Choosing the Best Life Jacket for Fishing

By Lauren Seidl

Feb 08, 2017

Life jackets are a key part of boating safety. Learn what features to look for in fishing life jackets and how to adjust your life jacket for a proper fit.

No matter how you choose to enjoy the water, life jackets are a key part of boating safety. A life jacket, or PFD (personal flotation device), allows you to stay afloat if you fall into the water. Boating laws require each passenger to have an approved life jacket when in a boat, and children should be wearing them. Be sure to check with your state agency for boating laws information in your area.

The U.S. Coast Guard groups PFDs into several main categories. These categories can help you decide which type of PFD you need, but additional features can make life jackets more comfortable for specific activities. Watch for these features if you mainly intend to use your life jacket while fishing.

Fishing Life Jacket Features

Low-Bulk Design: Look for life jackets that have flotation panels in the front and back with a low-bulk design around the shoulders, neck and sides. Having minimum bulk and fabric toward the top and sides of the life jacket will allow your arms to be more mobile so you can cast naturally.

Pockets & Gear Loops: Life jackets designed for fishing often have zip pockets and gear loops. Pockets can act as mini tackle boxes to hold lures, flies, pliers and other fishing tools. You can also store a whistle and small flashlight in a pocket for safety. Gear loops work the same way, but allow you to store tools by attaching them to the outside of your life jacket rather than within a pocket.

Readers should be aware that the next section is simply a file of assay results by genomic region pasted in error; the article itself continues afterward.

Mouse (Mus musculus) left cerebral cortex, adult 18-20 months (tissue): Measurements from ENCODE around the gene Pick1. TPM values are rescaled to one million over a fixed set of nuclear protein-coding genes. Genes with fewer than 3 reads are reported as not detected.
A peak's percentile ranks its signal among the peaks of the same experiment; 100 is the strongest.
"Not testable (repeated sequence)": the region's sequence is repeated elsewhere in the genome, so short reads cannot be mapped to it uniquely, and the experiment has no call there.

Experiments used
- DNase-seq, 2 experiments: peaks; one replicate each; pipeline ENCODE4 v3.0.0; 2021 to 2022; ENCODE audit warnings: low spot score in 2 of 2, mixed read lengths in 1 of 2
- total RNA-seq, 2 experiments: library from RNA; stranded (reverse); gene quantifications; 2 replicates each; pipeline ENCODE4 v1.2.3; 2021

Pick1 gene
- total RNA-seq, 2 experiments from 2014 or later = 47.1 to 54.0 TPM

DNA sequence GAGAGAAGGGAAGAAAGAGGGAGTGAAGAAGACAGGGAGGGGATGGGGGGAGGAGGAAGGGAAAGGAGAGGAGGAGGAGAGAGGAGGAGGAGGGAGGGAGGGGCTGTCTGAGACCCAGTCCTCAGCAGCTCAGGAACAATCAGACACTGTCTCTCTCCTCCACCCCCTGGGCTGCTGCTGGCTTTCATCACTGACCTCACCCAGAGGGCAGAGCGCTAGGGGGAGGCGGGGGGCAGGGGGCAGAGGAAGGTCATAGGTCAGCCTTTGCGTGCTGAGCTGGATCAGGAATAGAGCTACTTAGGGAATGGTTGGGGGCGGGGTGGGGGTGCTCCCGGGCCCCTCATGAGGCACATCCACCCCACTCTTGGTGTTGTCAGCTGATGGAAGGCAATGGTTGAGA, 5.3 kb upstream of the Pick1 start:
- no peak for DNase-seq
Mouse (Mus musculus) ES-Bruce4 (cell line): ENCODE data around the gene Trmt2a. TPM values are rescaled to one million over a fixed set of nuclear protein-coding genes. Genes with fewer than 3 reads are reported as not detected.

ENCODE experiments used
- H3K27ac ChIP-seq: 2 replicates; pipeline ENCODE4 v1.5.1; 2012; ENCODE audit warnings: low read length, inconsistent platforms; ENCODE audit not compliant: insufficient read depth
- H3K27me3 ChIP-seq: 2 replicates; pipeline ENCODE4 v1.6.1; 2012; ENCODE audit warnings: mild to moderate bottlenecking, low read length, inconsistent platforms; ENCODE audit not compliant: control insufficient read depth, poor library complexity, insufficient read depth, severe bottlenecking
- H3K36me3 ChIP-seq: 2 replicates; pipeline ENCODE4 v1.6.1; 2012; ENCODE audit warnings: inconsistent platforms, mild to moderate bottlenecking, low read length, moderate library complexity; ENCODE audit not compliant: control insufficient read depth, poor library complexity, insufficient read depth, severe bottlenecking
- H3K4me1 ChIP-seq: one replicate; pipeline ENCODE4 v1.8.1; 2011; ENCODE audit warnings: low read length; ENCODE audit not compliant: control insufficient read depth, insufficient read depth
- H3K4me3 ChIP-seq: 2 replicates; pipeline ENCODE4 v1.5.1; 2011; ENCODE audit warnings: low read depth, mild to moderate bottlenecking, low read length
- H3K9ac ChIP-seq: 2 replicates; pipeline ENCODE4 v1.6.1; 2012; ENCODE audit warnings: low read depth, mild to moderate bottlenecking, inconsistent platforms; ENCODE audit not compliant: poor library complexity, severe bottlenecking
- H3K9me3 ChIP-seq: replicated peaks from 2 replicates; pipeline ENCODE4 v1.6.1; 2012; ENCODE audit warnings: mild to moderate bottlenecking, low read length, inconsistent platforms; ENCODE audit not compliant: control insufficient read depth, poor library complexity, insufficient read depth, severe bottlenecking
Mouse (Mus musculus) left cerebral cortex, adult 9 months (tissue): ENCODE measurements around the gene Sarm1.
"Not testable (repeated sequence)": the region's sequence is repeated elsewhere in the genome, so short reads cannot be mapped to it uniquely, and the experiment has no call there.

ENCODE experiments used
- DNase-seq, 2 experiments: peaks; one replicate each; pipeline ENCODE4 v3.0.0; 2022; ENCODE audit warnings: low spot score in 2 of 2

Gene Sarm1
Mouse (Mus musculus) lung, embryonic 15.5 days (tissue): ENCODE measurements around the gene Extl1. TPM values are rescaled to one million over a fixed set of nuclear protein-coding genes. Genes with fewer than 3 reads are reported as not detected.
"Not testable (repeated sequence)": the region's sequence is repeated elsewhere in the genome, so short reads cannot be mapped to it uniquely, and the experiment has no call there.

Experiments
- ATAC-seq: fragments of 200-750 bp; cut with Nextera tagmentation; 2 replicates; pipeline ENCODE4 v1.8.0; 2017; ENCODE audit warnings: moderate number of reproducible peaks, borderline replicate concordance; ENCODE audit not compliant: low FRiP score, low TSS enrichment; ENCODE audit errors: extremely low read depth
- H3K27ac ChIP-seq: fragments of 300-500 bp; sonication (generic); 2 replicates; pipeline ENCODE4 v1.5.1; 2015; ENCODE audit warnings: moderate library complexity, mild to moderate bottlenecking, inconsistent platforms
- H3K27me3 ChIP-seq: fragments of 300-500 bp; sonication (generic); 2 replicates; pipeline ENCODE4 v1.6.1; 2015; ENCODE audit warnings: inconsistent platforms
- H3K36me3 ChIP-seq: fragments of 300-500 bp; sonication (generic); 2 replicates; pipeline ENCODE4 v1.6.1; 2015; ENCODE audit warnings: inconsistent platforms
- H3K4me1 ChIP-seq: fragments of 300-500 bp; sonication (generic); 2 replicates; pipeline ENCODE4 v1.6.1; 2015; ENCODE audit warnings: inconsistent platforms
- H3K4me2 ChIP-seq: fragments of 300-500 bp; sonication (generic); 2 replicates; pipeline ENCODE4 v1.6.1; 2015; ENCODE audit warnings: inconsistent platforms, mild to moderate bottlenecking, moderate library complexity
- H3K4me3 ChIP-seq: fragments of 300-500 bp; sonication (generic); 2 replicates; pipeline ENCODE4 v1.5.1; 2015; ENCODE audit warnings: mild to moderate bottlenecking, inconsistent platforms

Panel Positioning: If you enjoy kayak fishing, look for a life jacket with a high back panel. The back panel of a kayaking life jacket sits just above the kayak for maximum comfort. Look for breathable, mesh panels if you plan to fish in the heat.

Inflatable: Using an inflatable PFD rather than one that is inherently buoyant is one way to keep bulk at a minimum. Inflatable PFDs are designed to be inflated once you are already overboard, usually with a small pull tab. Inflatable life jackets, which are designed for adult use only, are best used in calm waters rather than in fast-moving rivers or streams. 

Boating Safety: How to Fit a Life Jacket

Fit should be the most important part of choosing a life jacket. Life jackets need to be properly fitted in order to do their job. For adults, sizes range based on chest size, while youth life jacket sizes are based on weight. Look for manufacturer-specific sizing charts to determine what size is needed.

To correctly fasten and fit your life jacket, start by positioning it midway around your torso. From there, fasten the bottom buckle and zip the front-entry zipper. For life jackets that have more buckles along the torso, continue buckling from the bottom up and then tighten in the same order. Shoulder straps (if applicable) should be the final part of the life jacket to be adjusted.

You can test the fit of your life jacket by placing your thumbs underneath the shoulder straps and pushing up. The life jacket should stay in place if it is fitted correctly.

Now that you know what to look for in choosing and fitting a fishing life jacket, you are better prepared to have a safe and comfortable day on the water! For more information about life jackets, take a look at our life jacket buying guide.

This post is part of a series of sponsored content with Sierra Trading Post.
Lauren Seidl
Lauren Seidl
Lauren Seidl blogs for off-price retailer Sierra Trading Post, a partner of She hikes, camps, climbs rock and explores the Rocky Mountains as often as she can. When Lauren isn't out finding adventures in her home state of Colorado, she can be found sipping a great Colorado microbrew.